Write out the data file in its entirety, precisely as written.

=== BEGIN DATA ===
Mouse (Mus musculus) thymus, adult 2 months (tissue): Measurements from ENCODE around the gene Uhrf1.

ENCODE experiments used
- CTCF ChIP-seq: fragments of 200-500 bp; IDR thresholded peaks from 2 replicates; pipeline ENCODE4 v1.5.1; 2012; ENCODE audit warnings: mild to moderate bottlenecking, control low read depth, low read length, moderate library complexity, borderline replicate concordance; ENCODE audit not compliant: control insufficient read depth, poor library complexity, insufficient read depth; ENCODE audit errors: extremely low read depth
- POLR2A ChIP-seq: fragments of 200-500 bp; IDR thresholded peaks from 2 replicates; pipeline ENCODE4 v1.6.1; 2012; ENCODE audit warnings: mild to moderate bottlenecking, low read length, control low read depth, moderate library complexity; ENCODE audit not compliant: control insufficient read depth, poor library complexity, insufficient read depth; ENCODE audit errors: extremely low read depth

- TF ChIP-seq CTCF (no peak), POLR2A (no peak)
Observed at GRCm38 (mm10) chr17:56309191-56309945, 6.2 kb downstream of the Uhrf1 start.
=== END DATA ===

Mouse (Mus musculus) thymus, adult 2 months (tissue): Measurements from ENCODE around the gene Uhrf1.

ENCODE experiments used
- CTCF ChIP-seq: fragments of 200-500 bp; IDR thresholded peaks from 2 replicates; pipeline ENCODE4 v1.5.1; 2012; ENCODE audit warnings: mild to moderate bottlenecking, control low read depth, low read length, moderate library complexity, borderline replicate concordance; ENCODE audit not compliant: control insufficient read depth, poor library complexity, insufficient read depth; ENCODE audit errors: extremely low read depth
- POLR2A ChIP-seq: fragments of 200-500 bp; IDR thresholded peaks from 2 replicates; pipeline ENCODE4 v1.6.1; 2012; ENCODE audit warnings: mild to moderate bottlenecking, low read length, control low read depth, moderate library complexity; ENCODE audit not compliant: control insufficient read depth, poor library complexity, insufficient read depth; ENCODE audit errors: extremely low read depth

- TF ChIP-seq CTCF (no peak), POLR2A (no peak)
Observed at GRCm38 (mm10) chr17:56309191-56309945, 6.2 kb downstream of the Uhrf1 start.